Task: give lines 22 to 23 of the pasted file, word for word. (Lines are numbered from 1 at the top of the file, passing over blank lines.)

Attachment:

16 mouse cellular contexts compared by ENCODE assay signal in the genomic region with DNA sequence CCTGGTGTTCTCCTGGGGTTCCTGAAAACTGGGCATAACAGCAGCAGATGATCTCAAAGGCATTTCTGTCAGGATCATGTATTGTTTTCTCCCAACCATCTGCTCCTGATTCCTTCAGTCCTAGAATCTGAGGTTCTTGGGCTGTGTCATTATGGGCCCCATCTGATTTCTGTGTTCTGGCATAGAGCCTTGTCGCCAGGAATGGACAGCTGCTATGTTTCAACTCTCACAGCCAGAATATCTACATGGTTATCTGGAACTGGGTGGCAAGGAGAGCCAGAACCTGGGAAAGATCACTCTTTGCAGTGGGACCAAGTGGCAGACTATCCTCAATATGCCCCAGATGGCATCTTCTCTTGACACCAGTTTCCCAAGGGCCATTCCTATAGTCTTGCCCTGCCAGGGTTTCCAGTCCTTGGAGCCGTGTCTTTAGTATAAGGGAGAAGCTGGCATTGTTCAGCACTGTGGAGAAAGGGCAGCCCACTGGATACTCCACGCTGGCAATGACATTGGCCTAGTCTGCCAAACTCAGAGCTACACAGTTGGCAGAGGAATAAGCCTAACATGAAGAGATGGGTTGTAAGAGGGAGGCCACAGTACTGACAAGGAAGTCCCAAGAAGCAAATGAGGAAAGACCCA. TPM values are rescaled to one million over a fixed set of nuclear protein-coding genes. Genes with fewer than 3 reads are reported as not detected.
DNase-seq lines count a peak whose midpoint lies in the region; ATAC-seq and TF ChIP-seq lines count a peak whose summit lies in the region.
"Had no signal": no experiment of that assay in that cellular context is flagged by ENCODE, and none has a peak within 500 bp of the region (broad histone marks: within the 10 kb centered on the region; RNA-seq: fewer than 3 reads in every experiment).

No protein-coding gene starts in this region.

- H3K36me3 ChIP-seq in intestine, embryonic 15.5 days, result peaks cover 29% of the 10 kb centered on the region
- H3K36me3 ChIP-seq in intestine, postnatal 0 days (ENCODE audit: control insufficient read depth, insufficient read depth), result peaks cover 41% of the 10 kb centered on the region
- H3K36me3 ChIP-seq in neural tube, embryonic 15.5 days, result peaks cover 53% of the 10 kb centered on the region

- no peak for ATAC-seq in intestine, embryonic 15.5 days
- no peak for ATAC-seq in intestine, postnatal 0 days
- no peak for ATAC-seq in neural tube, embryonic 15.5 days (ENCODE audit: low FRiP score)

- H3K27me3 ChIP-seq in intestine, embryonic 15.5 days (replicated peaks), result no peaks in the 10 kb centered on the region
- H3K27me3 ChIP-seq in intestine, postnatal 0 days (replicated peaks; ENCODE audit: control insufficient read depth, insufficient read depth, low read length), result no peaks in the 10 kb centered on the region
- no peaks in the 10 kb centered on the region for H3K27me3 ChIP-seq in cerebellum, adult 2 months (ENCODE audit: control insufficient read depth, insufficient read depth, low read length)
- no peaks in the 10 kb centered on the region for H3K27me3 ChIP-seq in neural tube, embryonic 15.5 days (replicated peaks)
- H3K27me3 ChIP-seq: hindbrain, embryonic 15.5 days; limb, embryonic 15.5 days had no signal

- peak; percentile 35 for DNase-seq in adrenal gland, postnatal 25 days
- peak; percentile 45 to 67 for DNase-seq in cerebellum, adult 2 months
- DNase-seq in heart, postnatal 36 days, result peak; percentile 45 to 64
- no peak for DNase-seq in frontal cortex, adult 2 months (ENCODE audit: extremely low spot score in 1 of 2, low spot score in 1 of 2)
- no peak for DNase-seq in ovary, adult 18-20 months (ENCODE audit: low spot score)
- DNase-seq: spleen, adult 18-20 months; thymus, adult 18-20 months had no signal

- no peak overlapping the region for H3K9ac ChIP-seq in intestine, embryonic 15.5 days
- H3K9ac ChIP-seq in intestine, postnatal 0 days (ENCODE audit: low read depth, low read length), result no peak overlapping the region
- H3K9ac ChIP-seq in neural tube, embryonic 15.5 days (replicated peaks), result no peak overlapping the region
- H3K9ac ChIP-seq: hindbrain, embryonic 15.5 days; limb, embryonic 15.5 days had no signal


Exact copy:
- no peak overlapping the region for H3K9ac ChIP-seq in intestine, embryonic 15.5 days
- H3K9ac ChIP-seq in intestine, postnatal 0 days (ENCODE audit: low read depth, low read length), result no peak overlapping the region